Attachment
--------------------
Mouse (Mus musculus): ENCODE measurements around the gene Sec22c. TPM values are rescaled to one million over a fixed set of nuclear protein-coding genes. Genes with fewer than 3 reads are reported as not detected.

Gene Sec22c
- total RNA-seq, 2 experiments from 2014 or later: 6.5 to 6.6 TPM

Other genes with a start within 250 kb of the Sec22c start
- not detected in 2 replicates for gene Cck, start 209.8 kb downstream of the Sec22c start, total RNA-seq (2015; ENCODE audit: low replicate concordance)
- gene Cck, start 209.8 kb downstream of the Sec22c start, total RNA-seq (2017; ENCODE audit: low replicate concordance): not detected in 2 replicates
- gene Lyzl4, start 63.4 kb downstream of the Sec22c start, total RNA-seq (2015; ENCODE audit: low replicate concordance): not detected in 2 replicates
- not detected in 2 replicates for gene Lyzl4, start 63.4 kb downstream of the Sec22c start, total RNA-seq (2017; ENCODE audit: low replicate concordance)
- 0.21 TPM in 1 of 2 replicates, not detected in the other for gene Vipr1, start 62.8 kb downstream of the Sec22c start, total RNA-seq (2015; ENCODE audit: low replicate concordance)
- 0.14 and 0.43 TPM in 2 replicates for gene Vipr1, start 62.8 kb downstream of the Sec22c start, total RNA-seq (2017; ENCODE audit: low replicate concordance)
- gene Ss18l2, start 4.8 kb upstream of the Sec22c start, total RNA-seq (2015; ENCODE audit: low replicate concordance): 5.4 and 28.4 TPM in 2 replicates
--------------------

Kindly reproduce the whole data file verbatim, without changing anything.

Mouse (Mus musculus): ENCODE measurements around the gene Sec22c. TPM values are rescaled to one million over a fixed set of nuclear protein-coding genes. Genes with fewer than 3 reads are reported as not detected.

Gene Sec22c
- total RNA-seq, 2 experiments from 2014 or later: 6.5 to 6.6 TPM

Other genes with a start within 250 kb of the Sec22c start
- not detected in 2 replicates for gene Cck, start 209.8 kb downstream of the Sec22c start, total RNA-seq (2015; ENCODE audit: low replicate concordance)
- gene Cck, start 209.8 kb downstream of the Sec22c start, total RNA-seq (2017; ENCODE audit: low replicate concordance): not detected in 2 replicates
- gene Lyzl4, start 63.4 kb downstream of the Sec22c start, total RNA-seq (2015; ENCODE audit: low replicate concordance): not detected in 2 replicates
- not detected in 2 replicates for gene Lyzl4, start 63.4 kb downstream of the Sec22c start, total RNA-seq (2017; ENCODE audit: low replicate concordance)
- 0.21 TPM in 1 of 2 replicates, not detected in the other for gene Vipr1, start 62.8 kb downstream of the Sec22c start, total RNA-seq (2015; ENCODE audit: low replicate concordance)
- 0.14 and 0.43 TPM in 2 replicates for gene Vipr1, start 62.8 kb downstream of the Sec22c start, total RNA-seq (2017; ENCODE audit: low replicate concordance)
- gene Ss18l2, start 4.8 kb upstream of the Sec22c start, total RNA-seq (2015; ENCODE audit: low replicate concordance): 5.4 and 28.4 TPM in 2 replicates